X-Men: Days of Future Past: adapted by Simon Kinberg, Matthew Vaughn, and Jane Goldman from the comic-book story by Chris Claremont, John Byrne, and Terry Austin; directed by Bryan Singer; starring Hugh Jackman (Wolverine), James McAvoy/Patrick Stewart (Charles Xavier), Michael Fassbender/Ian McKellan (Magneto), Jennifer Lawrence (Raven/Mystique), Ellen Page (Kitty Pryde), Peter Dinklage (Trask), Shawn Ashmore (Iceman), Halle Berry (Storm), Nicholas Hoult (Beast), Omar Sy (Bishop), Evan Peters (Quicksilver), Daniel Cudmore (Colossus), Bingbing Fan (Blink), Adan Canto (Sunspot), and Booboo Stewart (Warpath) (2014):
A relatively sprawling movie adapted from a 34-page comic-book story from the early 1980’s which itself took its title from a Brian Eno album, X-Men: Days of Future Past follows up the good work done by X-Men: First Class in making X-Men movies enjoyable again after the debacle that was the Brett Ratner-directed X-Men: The Last Stand and the twin thuds of the solo Wolverine movies.
Brian Singer, who directed the first two X-Men movies that really kicked off the Marvel Movie Juggernaut starting in the year 2000, returns to the series with his limited colour palette and earnest tone. Well, mostly earnest. The best scene in the movie features some very funny super-heroics set to Jim Croce’s “Time in a Bottle.”
It’s the best scene from any Bryan Singer movie, ever, and so show-stopping that the rest of the movie seems somewhat workmanlike by comparison. If anyone had said before the movie’s release that the mutant speedster Quicksilver would steal the movie in a good way, I think that person would have been committed. But he’s great. The movie needs more of him. Hell, the X-Men needed more of him by the conclusion.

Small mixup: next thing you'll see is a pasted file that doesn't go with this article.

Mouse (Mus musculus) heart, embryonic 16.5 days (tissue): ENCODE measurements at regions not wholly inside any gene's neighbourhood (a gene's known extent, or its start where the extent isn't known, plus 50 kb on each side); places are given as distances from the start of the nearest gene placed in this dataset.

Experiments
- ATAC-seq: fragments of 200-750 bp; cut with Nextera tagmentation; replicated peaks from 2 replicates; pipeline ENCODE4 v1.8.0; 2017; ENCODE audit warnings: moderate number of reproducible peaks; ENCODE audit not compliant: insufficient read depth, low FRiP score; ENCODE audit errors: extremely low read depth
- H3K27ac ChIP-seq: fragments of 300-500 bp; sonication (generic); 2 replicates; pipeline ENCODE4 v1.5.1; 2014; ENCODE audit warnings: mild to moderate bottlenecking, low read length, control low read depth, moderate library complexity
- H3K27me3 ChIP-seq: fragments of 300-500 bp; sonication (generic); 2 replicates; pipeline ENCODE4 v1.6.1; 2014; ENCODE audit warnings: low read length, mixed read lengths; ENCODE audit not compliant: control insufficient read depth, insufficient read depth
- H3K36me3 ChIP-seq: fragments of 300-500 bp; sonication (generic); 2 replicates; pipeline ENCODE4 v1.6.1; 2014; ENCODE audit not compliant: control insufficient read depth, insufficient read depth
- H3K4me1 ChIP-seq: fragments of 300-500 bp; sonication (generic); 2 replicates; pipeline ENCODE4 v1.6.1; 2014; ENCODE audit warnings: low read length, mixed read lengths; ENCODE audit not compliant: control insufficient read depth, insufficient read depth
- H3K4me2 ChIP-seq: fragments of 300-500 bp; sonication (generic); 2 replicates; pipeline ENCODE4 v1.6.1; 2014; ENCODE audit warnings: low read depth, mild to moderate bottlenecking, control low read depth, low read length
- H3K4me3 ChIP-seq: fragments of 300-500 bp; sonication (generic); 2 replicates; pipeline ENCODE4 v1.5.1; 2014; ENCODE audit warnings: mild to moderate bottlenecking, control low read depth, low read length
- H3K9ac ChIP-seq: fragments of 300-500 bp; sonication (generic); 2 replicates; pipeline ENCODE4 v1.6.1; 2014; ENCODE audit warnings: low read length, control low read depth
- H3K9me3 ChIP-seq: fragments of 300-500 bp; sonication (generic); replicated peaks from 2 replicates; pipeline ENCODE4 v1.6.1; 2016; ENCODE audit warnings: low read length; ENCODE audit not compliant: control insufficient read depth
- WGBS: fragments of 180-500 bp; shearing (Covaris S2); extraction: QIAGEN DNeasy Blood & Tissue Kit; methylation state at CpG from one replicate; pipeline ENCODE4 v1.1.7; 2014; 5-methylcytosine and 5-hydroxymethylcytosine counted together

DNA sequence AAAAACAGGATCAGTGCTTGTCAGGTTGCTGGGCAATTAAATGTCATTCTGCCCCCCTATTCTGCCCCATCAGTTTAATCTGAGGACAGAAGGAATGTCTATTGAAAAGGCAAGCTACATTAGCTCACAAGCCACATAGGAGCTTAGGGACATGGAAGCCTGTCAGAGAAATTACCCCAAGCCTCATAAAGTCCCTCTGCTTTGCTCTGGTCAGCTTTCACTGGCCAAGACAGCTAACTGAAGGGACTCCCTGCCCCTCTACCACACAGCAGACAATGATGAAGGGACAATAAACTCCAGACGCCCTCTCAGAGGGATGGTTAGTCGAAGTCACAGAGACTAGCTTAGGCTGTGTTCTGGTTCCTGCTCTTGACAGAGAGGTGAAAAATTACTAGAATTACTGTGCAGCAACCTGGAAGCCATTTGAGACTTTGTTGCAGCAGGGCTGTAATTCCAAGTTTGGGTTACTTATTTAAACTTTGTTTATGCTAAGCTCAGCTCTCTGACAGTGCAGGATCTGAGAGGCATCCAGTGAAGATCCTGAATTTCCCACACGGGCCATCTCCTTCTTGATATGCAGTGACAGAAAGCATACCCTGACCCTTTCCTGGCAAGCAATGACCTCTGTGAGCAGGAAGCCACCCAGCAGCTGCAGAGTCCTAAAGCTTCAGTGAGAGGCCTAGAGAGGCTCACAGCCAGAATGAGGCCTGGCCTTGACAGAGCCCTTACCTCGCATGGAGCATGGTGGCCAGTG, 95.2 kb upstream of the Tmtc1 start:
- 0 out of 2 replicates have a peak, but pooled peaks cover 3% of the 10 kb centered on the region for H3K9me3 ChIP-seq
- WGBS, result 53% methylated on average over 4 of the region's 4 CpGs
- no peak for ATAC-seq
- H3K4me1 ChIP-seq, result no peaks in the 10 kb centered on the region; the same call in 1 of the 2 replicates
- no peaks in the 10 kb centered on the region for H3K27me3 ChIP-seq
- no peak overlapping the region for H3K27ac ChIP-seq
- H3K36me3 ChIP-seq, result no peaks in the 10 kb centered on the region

Time travel drives the plot here. The original comic-book story predated both Back to the Future and The Terminator movies, so save your comments on who’s stealing from whom. Wolverine, everybody’s favourite veiny Canadian mutant, must travel from the dystopic near-future to the early 1970’s to save mutants and humanity alike from a dire fate at the hands of a bunch of levitating sand-crawlers that disgorge endless streams of killer robots. Once in the past, Wolverine teams up with the young versions of Professor X and Magneto; in the future, they stand together despite their differences in the past.
Jennifer Lawrence is given a lot to do this time, as the plot hinges on what her character. Mystique, decides about her path in life. Sometimes she’s in her scaly blue body-suit and sometimes she looks like Jennifer Lawrence. So it goes. Much super-heroing and angsting ensues, all of it in the mode that Chris Claremont, John Byrne, and Dave Cockrum brought to those 1970’s and early 1980’s X-Men adventures.
Not everything works, and the plot could use about one fewer transAtlantic trip towards the end, but enough works to make things pretty enjoyable. Peter Dinklage is a bit wasted as a one-note villain, but he does what he can. And the design on the future Sentinels really is top-notch. They’re actually scary. Recommended.